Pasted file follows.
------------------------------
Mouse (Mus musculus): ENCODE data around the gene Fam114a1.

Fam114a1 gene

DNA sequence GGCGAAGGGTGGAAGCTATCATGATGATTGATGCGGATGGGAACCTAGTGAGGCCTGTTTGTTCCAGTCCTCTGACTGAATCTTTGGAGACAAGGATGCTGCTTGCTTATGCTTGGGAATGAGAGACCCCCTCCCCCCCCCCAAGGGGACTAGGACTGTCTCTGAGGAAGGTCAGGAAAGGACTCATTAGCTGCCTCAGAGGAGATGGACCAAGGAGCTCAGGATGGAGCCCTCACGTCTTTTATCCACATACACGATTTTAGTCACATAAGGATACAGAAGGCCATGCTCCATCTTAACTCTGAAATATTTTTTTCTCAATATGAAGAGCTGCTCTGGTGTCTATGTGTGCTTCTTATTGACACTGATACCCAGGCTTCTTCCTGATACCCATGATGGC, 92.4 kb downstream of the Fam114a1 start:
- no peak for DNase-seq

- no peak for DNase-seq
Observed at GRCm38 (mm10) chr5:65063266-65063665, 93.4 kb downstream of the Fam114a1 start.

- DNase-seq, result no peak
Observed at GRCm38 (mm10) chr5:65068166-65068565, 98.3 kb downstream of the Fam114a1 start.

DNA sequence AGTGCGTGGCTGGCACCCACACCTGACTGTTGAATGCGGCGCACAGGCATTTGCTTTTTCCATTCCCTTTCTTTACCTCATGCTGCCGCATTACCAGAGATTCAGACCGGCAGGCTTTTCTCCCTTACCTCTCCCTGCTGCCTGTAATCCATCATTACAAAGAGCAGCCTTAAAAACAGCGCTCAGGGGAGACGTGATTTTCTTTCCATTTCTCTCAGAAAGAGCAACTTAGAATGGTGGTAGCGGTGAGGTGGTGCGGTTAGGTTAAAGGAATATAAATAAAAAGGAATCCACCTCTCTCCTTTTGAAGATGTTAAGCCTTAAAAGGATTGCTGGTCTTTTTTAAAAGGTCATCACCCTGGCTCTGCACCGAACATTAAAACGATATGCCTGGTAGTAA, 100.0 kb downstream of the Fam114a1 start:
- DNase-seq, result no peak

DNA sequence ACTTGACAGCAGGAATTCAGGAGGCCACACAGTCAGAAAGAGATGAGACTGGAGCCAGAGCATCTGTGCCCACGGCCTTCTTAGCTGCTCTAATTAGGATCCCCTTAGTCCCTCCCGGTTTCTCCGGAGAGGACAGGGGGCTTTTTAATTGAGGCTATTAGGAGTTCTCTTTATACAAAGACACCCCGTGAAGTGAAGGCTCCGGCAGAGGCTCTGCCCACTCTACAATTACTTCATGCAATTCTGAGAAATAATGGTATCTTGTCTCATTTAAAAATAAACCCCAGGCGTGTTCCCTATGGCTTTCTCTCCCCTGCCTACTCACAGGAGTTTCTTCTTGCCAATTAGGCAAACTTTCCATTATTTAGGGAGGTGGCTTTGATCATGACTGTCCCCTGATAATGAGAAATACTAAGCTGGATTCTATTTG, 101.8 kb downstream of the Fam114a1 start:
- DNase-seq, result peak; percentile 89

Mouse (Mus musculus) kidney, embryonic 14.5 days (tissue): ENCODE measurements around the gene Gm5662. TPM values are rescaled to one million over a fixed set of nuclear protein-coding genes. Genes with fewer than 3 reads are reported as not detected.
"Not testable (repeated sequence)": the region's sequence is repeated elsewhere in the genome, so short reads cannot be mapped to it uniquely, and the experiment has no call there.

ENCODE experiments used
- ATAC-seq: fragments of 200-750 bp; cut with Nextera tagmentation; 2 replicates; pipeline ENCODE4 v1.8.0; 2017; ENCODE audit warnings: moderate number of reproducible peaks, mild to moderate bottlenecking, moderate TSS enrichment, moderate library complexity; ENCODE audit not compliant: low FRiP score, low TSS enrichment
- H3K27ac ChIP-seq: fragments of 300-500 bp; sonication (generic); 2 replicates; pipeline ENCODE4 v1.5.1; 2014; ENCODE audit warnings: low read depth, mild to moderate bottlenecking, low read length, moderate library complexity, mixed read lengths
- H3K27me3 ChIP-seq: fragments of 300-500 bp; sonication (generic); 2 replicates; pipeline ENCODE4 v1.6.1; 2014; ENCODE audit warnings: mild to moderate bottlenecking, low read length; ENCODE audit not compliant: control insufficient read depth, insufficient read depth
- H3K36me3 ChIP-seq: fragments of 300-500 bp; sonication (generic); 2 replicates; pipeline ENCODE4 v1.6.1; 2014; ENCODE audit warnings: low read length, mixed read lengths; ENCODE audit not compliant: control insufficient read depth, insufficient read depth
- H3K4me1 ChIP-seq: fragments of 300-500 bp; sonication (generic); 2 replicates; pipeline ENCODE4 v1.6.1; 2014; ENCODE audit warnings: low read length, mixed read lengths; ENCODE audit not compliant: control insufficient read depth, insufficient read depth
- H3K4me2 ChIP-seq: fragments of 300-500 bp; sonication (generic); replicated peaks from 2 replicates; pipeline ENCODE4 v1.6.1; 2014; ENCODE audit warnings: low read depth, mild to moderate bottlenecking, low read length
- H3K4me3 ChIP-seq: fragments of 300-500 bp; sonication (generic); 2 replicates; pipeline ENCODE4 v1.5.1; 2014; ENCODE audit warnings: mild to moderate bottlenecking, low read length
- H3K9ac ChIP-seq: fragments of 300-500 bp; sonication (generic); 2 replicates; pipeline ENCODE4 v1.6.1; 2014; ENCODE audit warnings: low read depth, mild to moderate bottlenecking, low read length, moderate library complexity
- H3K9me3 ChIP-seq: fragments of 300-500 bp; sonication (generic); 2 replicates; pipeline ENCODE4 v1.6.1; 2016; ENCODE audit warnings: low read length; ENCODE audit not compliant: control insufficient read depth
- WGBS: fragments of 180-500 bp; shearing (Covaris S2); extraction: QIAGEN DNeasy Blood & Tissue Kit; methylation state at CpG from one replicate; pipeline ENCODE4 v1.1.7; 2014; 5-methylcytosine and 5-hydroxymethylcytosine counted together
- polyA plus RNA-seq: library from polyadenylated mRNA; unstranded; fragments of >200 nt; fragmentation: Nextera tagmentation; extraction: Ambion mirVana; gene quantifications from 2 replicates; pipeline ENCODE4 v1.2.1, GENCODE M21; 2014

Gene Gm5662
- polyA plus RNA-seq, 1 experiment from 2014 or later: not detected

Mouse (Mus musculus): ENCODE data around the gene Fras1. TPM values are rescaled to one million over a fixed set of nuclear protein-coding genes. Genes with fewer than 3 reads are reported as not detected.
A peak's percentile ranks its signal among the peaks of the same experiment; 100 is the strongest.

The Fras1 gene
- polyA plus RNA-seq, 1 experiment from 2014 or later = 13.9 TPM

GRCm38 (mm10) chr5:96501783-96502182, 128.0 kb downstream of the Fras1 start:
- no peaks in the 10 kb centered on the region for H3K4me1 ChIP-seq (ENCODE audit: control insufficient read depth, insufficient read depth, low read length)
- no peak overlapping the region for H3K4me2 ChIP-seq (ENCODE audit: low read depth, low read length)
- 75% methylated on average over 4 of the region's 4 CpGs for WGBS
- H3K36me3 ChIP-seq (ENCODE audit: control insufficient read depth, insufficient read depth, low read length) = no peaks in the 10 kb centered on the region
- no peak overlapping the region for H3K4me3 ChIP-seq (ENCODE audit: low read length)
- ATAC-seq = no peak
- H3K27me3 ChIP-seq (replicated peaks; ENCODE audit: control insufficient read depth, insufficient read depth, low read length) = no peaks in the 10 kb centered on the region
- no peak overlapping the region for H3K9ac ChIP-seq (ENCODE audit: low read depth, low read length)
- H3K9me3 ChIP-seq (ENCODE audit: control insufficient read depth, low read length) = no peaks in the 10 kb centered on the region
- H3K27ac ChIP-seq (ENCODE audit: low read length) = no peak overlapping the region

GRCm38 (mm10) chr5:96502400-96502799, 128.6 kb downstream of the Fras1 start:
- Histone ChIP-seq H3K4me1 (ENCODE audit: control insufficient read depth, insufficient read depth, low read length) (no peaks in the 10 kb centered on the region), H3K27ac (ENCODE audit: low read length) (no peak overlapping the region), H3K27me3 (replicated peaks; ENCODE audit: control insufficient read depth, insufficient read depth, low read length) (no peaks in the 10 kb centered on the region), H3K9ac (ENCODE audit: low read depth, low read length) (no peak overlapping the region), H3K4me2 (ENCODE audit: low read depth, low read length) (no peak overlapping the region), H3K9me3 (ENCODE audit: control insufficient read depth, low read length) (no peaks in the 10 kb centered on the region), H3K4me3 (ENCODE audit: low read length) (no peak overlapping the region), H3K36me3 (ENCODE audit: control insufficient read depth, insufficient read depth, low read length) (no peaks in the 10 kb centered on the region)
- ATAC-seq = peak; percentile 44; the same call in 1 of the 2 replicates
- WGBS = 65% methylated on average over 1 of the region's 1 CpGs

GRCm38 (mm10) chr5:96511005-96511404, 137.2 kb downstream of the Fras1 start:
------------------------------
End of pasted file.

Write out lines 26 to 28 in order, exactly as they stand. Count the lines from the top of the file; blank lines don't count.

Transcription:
- polyA plus RNA-seq: library from polyadenylated mRNA; unstranded; fragments of >200 nt; fragmentation: Nextera tagmentation; extraction: Ambion mirVana; gene quantifications from 2 replicates; pipeline ENCODE4 v1.2.1, GENCODE M21; 2014

Gene Gm5662
- polyA plus RNA-seq, 1 experiment from 2014 or later: not detected